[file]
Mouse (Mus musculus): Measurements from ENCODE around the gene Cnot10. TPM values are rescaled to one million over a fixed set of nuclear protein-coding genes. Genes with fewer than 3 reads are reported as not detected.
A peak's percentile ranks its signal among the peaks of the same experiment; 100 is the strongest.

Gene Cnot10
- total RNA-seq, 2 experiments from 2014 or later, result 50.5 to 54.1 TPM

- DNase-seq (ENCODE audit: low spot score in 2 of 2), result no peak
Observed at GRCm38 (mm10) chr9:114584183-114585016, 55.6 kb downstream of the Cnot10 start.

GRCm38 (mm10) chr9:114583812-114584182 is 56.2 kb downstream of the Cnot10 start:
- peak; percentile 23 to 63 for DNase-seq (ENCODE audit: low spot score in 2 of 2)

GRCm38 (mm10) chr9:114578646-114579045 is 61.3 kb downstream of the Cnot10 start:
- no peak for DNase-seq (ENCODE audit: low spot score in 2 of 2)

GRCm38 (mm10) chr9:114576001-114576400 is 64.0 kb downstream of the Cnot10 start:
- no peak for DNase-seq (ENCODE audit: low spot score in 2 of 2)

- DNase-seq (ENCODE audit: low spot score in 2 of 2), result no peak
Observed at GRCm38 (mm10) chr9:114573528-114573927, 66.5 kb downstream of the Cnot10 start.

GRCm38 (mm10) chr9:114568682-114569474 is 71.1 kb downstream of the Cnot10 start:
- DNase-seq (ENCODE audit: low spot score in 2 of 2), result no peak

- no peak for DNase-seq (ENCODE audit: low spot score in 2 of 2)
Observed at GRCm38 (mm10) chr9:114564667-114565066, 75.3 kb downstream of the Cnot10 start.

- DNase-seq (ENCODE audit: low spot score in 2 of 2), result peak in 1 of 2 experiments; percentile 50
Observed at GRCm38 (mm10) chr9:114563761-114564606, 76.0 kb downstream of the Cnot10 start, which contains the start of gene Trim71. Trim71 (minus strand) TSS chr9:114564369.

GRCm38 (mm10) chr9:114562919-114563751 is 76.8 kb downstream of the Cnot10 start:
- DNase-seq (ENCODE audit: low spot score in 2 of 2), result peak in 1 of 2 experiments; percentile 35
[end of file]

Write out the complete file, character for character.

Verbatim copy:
Mouse (Mus musculus): Measurements from ENCODE around the gene Cnot10. TPM values are rescaled to one million over a fixed set of nuclear protein-coding genes. Genes with fewer than 3 reads are reported as not detected.
A peak's percentile ranks its signal among the peaks of the same experiment; 100 is the strongest.

Gene Cnot10
- total RNA-seq, 2 experiments from 2014 or later, result 50.5 to 54.1 TPM

- DNase-seq (ENCODE audit: low spot score in 2 of 2), result no peak
Observed at GRCm38 (mm10) chr9:114584183-114585016, 55.6 kb downstream of the Cnot10 start.

GRCm38 (mm10) chr9:114583812-114584182 is 56.2 kb downstream of the Cnot10 start:
- peak; percentile 23 to 63 for DNase-seq (ENCODE audit: low spot score in 2 of 2)

GRCm38 (mm10) chr9:114578646-114579045 is 61.3 kb downstream of the Cnot10 start:
- no peak for DNase-seq (ENCODE audit: low spot score in 2 of 2)

GRCm38 (mm10) chr9:114576001-114576400 is 64.0 kb downstream of the Cnot10 start:
- no peak for DNase-seq (ENCODE audit: low spot score in 2 of 2)

- DNase-seq (ENCODE audit: low spot score in 2 of 2), result no peak
Observed at GRCm38 (mm10) chr9:114573528-114573927, 66.5 kb downstream of the Cnot10 start.

GRCm38 (mm10) chr9:114568682-114569474 is 71.1 kb downstream of the Cnot10 start:
- DNase-seq (ENCODE audit: low spot score in 2 of 2), result no peak

- no peak for DNase-seq (ENCODE audit: low spot score in 2 of 2)
Observed at GRCm38 (mm10) chr9:114564667-114565066, 75.3 kb downstream of the Cnot10 start.

- DNase-seq (ENCODE audit: low spot score in 2 of 2), result peak in 1 of 2 experiments; percentile 50
Observed at GRCm38 (mm10) chr9:114563761-114564606, 76.0 kb downstream of the Cnot10 start, which contains the start of gene Trim71. Trim71 (minus strand) TSS chr9:114564369.

GRCm38 (mm10) chr9:114562919-114563751 is 76.8 kb downstream of the Cnot10 start:
- DNase-seq (ENCODE audit: low spot score in 2 of 2), result peak in 1 of 2 experiments; percentile 35